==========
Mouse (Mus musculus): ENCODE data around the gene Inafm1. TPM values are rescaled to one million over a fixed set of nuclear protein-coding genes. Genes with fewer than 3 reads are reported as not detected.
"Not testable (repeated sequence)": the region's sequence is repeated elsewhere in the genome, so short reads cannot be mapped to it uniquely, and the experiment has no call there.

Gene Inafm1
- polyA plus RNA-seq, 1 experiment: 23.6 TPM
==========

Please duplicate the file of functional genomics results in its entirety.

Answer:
Mouse (Mus musculus): ENCODE data around the gene Inafm1. TPM values are rescaled to one million over a fixed set of nuclear protein-coding genes. Genes with fewer than 3 reads are reported as not detected.
"Not testable (repeated sequence)": the region's sequence is repeated elsewhere in the genome, so short reads cannot be mapped to it uniquely, and the experiment has no call there.

Gene Inafm1
- polyA plus RNA-seq, 1 experiment: 23.6 TPM